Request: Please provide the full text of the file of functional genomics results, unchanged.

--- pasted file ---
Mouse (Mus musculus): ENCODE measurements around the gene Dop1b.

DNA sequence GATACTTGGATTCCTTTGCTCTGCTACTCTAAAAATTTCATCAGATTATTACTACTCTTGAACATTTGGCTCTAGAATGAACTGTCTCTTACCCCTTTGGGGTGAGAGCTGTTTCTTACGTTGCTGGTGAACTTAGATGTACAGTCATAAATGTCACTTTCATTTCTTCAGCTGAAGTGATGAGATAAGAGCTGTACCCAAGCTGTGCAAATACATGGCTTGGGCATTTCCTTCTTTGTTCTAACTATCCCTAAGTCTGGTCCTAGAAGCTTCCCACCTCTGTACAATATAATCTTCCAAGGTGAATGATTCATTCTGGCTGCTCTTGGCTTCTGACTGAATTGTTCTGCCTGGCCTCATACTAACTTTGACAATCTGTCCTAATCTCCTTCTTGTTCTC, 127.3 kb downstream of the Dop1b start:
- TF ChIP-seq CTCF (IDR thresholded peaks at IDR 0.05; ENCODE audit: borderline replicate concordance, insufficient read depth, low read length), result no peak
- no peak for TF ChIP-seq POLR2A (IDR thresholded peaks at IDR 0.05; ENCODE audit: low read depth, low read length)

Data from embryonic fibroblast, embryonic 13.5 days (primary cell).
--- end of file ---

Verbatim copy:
Mouse (Mus musculus): ENCODE measurements around the gene Dop1b.

DNA sequence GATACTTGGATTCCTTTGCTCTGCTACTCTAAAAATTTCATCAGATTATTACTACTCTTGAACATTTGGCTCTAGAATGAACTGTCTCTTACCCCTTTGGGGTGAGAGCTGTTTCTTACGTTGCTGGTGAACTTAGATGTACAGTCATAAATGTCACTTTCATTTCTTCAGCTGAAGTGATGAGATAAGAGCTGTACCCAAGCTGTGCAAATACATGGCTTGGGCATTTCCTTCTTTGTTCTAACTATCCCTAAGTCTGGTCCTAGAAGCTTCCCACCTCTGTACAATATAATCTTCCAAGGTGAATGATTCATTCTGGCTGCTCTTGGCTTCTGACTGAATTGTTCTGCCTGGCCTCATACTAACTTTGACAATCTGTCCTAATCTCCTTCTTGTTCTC, 127.3 kb downstream of the Dop1b start:
- TF ChIP-seq CTCF (IDR thresholded peaks at IDR 0.05; ENCODE audit: borderline replicate concordance, insufficient read depth, low read length), result no peak
- no peak for TF ChIP-seq POLR2A (IDR thresholded peaks at IDR 0.05; ENCODE audit: low read depth, low read length)

Data from embryonic fibroblast, embryonic 13.5 days (primary cell).